"The state has done some things out of order. But we just have to catch up," said Marc Molinaro, the Dutchess County executive and 2018 Republican gubernatorial nominee. He has been one of the most outspoken county leaders critical of Cuomo for not sooner deploying county health departments, all of whom have mass vaccination plans.

"Everyone feels powerless right now," he said.

Rich Azzopardi, a Cuomo spokesman, said expanding eligibility "makes sense" given most health care and front-line workers are "basically done."

"Counties have been vaccinating front-line workers for weeks and we were able to get additional vaccines to allow counties to opt in to vaccinate cab drivers, restaurant workers and the developmentally disabled as some have wanted," Azzopardi said. "At the same time, hospitals have been focused on health care workers for weeks and close to hitting all those who wanted the vaccine. It makes sense to move onto the next group that is the most susceptible to this virus."

A new national Gallup Poll shows about two-thirds of Americans are frustrated with how hard it is to get vaccinated — long lines, confusing sign-up process, shortages of doses.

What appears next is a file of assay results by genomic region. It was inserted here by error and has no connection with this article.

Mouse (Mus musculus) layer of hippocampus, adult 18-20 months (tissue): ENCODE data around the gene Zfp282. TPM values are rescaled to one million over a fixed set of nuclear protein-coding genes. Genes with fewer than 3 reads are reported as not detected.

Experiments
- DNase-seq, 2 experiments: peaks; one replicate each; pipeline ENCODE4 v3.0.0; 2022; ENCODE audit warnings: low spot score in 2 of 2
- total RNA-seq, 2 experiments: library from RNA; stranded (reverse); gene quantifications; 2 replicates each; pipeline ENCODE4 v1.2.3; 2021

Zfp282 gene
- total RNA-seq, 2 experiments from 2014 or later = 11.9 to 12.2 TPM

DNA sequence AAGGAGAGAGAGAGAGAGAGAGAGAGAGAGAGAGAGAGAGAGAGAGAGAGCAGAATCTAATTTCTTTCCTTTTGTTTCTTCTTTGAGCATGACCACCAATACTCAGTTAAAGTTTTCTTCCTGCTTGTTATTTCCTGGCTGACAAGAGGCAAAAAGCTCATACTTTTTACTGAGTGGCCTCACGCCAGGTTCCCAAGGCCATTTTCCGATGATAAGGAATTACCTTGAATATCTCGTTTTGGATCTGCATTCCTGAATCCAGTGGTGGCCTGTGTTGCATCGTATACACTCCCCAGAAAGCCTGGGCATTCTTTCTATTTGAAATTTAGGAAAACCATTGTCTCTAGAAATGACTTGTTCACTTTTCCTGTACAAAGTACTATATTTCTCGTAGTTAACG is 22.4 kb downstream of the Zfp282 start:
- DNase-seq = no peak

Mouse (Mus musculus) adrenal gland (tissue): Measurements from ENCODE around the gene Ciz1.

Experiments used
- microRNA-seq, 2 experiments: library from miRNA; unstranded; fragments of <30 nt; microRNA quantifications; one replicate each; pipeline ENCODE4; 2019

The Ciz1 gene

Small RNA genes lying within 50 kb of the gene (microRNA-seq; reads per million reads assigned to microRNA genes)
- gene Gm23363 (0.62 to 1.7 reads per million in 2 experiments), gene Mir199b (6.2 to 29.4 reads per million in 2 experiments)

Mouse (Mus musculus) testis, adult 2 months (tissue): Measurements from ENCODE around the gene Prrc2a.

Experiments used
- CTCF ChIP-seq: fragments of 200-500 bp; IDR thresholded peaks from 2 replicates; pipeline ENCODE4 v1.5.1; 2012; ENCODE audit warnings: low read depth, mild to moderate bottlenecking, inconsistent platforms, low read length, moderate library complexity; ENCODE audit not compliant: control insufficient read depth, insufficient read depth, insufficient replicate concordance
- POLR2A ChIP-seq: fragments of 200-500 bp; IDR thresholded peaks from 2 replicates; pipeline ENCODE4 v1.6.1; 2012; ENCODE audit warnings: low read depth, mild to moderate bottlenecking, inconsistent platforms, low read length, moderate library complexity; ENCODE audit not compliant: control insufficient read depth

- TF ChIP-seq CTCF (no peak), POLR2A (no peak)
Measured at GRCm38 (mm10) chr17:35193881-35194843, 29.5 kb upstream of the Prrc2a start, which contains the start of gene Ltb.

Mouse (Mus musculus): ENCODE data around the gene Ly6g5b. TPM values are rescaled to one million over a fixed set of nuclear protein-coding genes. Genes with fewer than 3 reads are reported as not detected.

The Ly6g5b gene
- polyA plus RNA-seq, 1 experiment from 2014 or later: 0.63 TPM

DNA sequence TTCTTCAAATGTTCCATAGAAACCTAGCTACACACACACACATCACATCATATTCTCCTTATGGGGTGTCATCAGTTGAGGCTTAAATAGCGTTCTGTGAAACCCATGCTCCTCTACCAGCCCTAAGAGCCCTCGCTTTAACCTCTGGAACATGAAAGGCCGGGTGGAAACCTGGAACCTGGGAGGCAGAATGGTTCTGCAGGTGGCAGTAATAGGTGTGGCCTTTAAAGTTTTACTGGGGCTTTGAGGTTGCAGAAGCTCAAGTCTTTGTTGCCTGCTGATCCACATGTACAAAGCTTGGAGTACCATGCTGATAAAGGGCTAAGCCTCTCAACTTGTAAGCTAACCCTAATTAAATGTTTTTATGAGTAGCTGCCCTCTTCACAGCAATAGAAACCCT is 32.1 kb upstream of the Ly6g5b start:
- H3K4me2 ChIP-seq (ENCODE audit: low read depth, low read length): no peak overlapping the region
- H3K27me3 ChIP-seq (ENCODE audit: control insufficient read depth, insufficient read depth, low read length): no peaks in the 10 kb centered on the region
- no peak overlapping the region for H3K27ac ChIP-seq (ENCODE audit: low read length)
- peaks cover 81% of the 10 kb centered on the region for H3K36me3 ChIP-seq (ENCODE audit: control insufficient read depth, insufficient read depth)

On the positive side, interest in getting the vaccine is growing — now up to 71% of those surveyed.

Now, with President Joe Biden announcing the U.S. has purchased enough vaccines to inoculate almost all Americans by July, some say the focus should be on improving the systems for getting people signed up.

Molinaro said the state should "redistribute doses a bit" to send more to county health departments, federal clinics and some doctor offices to meet local demand.

McDonald and other legislators have advocated a universal "preregistration system" that would allow the state to keep its COVID-19 vaccine prioritization goals, set appointments efficiently and reduce anxiety. It’s a method Florida and other states are using.

"The concern I have now is people getting disillusioned" about getting an appointment, McDonald said, "and then just not caring anymore."